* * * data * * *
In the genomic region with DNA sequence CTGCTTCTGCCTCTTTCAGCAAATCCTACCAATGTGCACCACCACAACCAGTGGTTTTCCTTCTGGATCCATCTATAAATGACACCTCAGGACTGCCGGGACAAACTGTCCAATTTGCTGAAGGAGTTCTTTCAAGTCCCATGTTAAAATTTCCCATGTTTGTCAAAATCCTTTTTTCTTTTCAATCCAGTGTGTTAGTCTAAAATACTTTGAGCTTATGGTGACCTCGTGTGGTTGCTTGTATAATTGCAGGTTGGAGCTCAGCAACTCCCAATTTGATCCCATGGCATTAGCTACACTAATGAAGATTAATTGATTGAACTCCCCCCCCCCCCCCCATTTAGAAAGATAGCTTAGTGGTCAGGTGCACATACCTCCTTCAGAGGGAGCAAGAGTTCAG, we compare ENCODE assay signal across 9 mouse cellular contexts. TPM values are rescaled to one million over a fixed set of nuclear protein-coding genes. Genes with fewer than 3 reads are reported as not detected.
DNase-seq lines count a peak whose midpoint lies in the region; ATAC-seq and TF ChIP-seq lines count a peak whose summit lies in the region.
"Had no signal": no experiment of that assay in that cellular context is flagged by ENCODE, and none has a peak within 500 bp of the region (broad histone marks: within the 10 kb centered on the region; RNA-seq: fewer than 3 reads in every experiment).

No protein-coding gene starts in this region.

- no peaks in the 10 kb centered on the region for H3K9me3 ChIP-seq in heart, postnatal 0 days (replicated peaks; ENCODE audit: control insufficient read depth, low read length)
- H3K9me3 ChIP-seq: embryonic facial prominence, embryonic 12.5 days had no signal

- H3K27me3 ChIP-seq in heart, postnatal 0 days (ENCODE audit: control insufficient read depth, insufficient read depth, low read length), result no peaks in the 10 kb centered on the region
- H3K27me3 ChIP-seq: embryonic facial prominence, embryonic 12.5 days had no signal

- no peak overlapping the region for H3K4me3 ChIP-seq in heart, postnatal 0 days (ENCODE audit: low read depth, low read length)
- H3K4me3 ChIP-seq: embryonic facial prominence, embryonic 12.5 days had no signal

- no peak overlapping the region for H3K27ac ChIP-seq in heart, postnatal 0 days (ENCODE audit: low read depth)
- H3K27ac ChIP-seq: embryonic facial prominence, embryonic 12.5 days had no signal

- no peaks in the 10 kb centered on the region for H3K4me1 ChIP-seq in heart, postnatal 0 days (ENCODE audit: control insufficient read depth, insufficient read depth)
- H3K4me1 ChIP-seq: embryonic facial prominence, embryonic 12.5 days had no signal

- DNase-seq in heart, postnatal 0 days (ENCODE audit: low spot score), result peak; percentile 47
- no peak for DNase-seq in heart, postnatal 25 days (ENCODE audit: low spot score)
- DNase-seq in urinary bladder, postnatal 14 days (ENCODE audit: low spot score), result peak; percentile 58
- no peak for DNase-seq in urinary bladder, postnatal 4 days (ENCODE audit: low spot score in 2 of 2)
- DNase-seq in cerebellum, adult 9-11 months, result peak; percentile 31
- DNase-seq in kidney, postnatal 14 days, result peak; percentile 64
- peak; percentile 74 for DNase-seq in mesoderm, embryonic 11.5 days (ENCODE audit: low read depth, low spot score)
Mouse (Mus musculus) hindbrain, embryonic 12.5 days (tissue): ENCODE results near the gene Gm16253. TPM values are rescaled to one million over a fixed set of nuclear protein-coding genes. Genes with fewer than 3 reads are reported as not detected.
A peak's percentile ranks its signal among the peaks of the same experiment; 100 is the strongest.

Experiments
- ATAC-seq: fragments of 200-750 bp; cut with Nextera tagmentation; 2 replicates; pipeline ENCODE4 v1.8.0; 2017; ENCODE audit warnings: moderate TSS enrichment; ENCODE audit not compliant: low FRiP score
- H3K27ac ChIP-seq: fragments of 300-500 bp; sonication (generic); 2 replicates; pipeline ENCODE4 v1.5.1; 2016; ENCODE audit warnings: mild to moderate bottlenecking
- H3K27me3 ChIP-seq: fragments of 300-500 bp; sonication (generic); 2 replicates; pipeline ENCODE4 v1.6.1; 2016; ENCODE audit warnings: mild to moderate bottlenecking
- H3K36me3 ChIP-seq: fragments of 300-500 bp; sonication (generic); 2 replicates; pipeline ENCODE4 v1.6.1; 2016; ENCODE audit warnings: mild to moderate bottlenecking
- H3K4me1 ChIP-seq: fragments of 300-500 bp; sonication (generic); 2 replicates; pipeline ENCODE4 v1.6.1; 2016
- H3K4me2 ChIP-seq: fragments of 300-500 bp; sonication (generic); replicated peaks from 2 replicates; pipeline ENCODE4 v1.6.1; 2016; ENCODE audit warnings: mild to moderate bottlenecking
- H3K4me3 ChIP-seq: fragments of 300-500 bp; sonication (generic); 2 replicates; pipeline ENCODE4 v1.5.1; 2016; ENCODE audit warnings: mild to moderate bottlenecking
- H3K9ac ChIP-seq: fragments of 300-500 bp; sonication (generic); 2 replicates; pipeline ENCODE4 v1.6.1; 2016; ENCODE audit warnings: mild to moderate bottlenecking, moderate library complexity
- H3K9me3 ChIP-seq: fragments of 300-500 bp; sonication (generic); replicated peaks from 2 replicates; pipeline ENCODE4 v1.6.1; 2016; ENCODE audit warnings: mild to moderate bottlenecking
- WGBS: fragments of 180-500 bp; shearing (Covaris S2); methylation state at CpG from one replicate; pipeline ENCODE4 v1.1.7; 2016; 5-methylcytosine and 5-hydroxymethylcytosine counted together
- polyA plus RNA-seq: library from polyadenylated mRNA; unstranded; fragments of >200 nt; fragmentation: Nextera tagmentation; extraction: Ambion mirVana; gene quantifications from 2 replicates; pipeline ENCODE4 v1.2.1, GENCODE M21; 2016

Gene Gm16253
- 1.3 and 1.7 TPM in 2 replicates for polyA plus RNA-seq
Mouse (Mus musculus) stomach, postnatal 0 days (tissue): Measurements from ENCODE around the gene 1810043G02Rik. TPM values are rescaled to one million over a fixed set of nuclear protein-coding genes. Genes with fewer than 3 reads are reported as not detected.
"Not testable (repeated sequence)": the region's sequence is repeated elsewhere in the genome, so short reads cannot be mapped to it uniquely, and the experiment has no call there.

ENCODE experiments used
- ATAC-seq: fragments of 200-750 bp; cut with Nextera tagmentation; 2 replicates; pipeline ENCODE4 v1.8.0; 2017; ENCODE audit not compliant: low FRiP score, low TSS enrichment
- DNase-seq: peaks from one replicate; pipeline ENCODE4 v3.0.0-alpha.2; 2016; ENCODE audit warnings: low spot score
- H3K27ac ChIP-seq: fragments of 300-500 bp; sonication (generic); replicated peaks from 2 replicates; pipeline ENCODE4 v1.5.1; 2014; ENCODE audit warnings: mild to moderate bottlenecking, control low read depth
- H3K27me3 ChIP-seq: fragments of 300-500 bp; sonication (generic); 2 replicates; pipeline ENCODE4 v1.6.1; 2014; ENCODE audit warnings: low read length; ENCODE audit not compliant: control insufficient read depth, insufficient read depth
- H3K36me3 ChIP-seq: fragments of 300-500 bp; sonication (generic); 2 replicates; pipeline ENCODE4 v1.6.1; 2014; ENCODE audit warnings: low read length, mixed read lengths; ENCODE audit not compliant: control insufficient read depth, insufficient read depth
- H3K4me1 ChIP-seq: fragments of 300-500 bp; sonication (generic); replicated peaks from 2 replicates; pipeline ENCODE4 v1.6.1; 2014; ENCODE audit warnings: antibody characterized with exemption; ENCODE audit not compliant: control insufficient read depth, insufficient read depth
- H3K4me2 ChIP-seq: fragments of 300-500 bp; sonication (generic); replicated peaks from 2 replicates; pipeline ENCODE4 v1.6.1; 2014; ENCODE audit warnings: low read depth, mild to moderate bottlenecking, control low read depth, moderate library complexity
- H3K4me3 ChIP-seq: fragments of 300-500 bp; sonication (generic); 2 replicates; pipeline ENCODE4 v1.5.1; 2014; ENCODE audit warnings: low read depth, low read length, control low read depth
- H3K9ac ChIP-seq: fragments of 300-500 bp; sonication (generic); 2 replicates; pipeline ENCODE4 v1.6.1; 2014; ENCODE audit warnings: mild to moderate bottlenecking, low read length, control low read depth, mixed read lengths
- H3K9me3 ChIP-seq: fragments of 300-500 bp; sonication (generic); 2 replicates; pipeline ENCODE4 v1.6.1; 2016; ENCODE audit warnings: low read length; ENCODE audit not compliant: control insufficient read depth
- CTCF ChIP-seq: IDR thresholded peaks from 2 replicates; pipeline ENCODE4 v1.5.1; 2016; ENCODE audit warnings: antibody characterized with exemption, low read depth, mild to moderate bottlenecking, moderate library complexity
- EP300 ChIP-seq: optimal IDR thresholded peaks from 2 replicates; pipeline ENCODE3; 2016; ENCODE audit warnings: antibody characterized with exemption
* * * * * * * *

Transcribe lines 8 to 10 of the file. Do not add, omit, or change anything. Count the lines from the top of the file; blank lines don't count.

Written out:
- H3K27me3 ChIP-seq: embryonic facial prominence, embryonic 12.5 days had no signal

- no peak overlapping the region for H3K4me3 ChIP-seq in heart, postnatal 0 days (ENCODE audit: low read depth, low read length)
- H3K4me3 ChIP-seq: embryonic facial prominence, embryonic 12.5 days had no signal